domestic: They had t ;wierressed the sad and
melancholy results 'of:the mixere.of the races
in Mexico, South America and Central .”rer
lea, and w here the Spanish froth motives of
po:iey, had Admitted the negro and other in
ierier races to -citizenship, and conseque'utiv,
to political and social amalgamation. ;The
deinoralizatiOn l and (leg relation which pre
v,riled in the Stranish and Fiench eolouies-,
where no distinction on account of color or
race were-tolerated, operated as a warning to
our IZetohltionery fathers to prreeerve the pu
ri:v of the white race, and to ie'Stablish the
political,seeial Mel domestic institutions upon
.such a basis as would forevei exclude the
idea of net citizenship and rif'gro equality';
[Aeplarve.] - •.
They melerstood that. pertt'e natural law
Which declares that munig,itnikioa between
superior races blings their posterity dower to .
tie loner level of the inferior, bet never ele
vates them to the high level•of the superior
race. I appeal to each of those gallant young
m n Le! . nth. who won immortal glory on
the bleody fields of Mexico, in vindication
of their country's- rights and honor, whether
their information and observation in that
countre does not fully .sustain - the truth of
the proposition that amalgamation is degrad
ing, demoralizing 4 disease and death is it
true, that the nrtro 'is our equal and our
brother ? The history of the- times cleatly
shows that our fathers did not regard the re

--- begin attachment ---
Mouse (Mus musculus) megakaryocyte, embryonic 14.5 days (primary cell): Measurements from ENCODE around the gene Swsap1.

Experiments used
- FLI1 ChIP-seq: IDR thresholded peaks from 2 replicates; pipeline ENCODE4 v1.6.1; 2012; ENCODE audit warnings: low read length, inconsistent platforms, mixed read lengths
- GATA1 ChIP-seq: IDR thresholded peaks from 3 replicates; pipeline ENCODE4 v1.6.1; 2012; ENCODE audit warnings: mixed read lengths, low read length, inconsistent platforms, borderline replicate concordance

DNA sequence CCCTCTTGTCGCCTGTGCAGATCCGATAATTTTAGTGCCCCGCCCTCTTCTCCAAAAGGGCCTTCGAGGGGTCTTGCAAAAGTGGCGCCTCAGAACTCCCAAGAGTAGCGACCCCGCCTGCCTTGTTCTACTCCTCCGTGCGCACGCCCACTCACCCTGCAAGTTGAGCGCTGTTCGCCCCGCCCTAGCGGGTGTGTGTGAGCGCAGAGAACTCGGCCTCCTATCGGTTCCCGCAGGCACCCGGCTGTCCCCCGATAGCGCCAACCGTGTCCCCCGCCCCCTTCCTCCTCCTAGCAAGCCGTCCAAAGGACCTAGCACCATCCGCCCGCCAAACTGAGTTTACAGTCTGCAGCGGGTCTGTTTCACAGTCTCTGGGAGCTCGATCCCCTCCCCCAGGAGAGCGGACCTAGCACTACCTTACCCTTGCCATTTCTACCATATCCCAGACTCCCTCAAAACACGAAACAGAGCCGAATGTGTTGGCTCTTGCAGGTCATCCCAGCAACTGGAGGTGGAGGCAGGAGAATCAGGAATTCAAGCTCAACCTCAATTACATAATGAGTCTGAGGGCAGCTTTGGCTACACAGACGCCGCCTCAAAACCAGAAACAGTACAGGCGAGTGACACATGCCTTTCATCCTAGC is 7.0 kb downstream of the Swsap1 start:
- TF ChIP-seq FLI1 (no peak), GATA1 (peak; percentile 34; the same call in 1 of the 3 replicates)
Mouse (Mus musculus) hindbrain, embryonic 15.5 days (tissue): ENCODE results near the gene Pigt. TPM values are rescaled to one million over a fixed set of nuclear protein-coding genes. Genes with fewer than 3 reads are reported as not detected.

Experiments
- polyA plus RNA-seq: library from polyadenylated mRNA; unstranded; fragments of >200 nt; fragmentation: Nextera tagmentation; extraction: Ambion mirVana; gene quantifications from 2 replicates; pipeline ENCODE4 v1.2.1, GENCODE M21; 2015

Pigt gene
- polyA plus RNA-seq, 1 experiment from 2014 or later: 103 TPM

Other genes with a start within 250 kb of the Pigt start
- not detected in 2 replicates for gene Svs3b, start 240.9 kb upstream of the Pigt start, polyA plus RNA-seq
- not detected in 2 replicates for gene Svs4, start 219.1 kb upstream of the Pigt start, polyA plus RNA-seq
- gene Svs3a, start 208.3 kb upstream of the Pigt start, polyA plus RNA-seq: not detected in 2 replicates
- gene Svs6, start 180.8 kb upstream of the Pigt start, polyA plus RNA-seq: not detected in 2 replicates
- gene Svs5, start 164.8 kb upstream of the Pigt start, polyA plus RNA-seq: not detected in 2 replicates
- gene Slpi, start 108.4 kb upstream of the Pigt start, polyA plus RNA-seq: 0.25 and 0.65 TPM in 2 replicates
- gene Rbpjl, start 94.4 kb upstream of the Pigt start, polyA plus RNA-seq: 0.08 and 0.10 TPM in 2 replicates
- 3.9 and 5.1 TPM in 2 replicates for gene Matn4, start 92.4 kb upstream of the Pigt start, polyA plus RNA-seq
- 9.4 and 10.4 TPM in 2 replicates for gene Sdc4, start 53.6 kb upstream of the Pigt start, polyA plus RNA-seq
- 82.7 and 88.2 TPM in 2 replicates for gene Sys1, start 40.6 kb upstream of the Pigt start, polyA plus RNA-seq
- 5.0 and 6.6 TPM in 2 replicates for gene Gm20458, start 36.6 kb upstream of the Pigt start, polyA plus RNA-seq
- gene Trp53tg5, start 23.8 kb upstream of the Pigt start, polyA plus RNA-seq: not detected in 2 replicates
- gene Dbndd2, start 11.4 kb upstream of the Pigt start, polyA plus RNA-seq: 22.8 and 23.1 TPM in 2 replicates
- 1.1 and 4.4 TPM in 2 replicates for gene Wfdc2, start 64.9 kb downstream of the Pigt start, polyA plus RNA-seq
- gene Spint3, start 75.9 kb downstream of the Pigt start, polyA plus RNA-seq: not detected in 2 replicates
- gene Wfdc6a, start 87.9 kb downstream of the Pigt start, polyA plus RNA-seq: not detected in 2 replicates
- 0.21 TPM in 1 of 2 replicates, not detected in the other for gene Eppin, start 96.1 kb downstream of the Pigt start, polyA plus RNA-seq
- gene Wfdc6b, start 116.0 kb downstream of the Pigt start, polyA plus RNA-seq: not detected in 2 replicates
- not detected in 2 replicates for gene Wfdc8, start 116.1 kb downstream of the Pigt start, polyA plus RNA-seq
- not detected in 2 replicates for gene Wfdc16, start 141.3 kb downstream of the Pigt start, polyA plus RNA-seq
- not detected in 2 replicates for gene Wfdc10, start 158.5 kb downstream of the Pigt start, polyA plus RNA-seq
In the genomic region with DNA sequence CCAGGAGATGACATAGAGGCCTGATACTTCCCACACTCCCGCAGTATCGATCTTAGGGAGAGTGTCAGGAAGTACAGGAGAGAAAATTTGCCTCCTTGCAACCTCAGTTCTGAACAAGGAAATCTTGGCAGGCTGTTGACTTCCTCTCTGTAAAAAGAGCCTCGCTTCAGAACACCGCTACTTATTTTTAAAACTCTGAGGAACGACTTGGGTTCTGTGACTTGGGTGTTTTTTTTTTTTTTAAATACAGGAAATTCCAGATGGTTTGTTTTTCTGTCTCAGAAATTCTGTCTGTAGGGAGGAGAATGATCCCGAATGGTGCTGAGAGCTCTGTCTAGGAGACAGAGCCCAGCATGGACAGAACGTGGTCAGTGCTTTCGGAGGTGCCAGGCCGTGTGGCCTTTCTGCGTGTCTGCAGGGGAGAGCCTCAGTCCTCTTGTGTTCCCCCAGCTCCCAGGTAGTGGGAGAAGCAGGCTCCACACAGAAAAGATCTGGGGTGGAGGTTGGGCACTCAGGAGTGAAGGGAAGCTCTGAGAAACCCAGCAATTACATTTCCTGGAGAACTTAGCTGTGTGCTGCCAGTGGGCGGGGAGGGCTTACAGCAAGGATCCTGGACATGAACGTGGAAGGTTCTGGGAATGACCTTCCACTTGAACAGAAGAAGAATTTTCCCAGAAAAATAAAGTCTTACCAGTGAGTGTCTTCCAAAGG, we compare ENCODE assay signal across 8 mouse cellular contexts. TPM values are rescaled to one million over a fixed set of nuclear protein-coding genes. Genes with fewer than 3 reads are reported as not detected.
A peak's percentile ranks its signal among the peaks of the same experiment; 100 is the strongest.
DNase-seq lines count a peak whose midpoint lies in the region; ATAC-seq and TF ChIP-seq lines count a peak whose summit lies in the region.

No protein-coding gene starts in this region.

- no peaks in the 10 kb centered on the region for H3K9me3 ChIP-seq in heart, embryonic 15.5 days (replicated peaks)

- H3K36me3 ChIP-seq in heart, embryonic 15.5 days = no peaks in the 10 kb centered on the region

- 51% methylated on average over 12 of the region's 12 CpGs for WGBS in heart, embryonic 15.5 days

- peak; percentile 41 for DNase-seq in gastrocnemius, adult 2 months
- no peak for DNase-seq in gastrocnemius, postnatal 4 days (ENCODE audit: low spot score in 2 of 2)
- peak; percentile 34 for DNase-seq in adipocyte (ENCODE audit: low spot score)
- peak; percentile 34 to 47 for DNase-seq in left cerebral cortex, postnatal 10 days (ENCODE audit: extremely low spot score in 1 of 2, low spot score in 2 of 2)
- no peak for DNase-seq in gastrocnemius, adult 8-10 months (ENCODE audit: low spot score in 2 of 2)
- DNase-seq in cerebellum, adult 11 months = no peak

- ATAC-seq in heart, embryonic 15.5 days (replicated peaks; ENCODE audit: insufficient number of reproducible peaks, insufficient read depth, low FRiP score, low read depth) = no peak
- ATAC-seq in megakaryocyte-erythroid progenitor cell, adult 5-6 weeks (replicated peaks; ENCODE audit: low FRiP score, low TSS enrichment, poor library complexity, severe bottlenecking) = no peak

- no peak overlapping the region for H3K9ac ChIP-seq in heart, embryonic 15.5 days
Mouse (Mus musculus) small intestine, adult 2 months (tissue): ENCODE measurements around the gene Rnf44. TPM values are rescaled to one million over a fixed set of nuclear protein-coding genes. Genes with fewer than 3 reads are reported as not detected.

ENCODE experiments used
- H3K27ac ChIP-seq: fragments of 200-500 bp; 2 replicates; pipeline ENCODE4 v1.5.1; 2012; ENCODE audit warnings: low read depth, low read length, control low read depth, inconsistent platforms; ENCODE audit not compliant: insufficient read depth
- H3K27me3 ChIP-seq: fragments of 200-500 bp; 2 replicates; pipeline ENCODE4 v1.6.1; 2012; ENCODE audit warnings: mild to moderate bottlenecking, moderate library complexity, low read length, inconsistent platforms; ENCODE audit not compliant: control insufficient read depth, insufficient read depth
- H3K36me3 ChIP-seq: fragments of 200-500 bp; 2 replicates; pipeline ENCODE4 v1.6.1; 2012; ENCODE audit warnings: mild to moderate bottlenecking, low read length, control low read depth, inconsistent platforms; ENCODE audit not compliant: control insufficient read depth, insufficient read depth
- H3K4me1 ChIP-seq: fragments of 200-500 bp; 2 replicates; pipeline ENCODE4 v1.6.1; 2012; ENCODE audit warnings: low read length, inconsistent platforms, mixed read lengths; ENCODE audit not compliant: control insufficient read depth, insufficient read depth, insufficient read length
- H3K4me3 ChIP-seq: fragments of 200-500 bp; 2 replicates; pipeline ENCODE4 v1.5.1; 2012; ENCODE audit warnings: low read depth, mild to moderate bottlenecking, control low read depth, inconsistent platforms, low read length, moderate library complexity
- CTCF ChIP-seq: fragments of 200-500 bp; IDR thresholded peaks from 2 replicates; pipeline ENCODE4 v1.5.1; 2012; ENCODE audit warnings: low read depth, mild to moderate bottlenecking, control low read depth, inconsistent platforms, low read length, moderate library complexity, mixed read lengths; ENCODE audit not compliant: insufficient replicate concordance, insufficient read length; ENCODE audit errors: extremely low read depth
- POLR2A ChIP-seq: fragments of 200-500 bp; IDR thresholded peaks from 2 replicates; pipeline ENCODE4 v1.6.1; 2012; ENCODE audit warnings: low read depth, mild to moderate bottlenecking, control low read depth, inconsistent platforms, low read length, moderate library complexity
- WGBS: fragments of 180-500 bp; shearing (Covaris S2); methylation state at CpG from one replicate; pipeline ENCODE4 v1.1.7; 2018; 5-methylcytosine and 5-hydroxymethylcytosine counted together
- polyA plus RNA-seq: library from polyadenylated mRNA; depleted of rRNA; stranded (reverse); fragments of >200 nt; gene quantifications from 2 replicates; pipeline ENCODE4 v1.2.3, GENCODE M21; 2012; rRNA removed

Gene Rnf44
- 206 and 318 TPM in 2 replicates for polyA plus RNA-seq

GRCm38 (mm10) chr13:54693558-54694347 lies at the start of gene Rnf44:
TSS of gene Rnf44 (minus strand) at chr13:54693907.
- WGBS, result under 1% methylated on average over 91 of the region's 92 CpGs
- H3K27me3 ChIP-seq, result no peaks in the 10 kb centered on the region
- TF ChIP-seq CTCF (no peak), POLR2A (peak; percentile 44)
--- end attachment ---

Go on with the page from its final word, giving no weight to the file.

gro race as any. kir to them, and determined
so to lay the foundations of society and gov
ernment that they -should never be of any kin
to their posterity.; [lmmense applause.]
But -when vow confer upon the African ;
race the privileges of citizenship, and put
them upon an equality with white men at
the polls, in the jury box, on the bench, in the
I executive chair; and in the councils of the
.upon what principle will yon deny
their equality at the festive board and in the
domestic circle ? - ,
The Supreme Court of the United States,
hits decided that under the Constittition, a
negro is nut and cannot be a citizen.
';The " Republican'Yor Al)olition party pro
nounce that decision cruel, inhuman and in-
Qous, and appeal to the American people
Co disregard and refuse to obey it: Let us
join isiue with them, and put ourselves upon
the country fur trial.L. [Cheers and applause.]
Mr. President, I will now respond ,to the
call which has been made upon me for my
opinion of the cot.ditions of things in Utah,
awl the appropriate remedy for existing evils.
Territory of Utah was organizeirnder
one of - the .auts known as the compromise
measure.; of 1850, on the suppositionthat the
inhabitants were American citizens; oWnino.
and acknowledging allegiance to the'Unite ' d
States, and conAequently entitled to the-bene
fits of selt'government while a Territory, and
to adinission into the Union; on in equal
footing witt the original States so soon as.
they should number the requisite population.
It. was conceded on all bantl3,, add by all
parties, that the peculiarities or their religious .
faith and ceremonies interposed no valid and
constitutional objection to their reception in
to the Union, in conformity with the Federal
Constitution, so long as they were in all other .
respects entitled :to ariti3isision. Hence the
.great political parties of tlte country indorsed
and approved the comprOmise measures of
1850, including the act for the organization
of the Territory of Utah', Itith the hope and
in the confidence that the inhabitants would
conform to the Constitution and laws, and.
prbre themieltes worthy, respectable and law
. abiding citizens. If we are permitted to placti
credence in the rumors and report:4lr= that,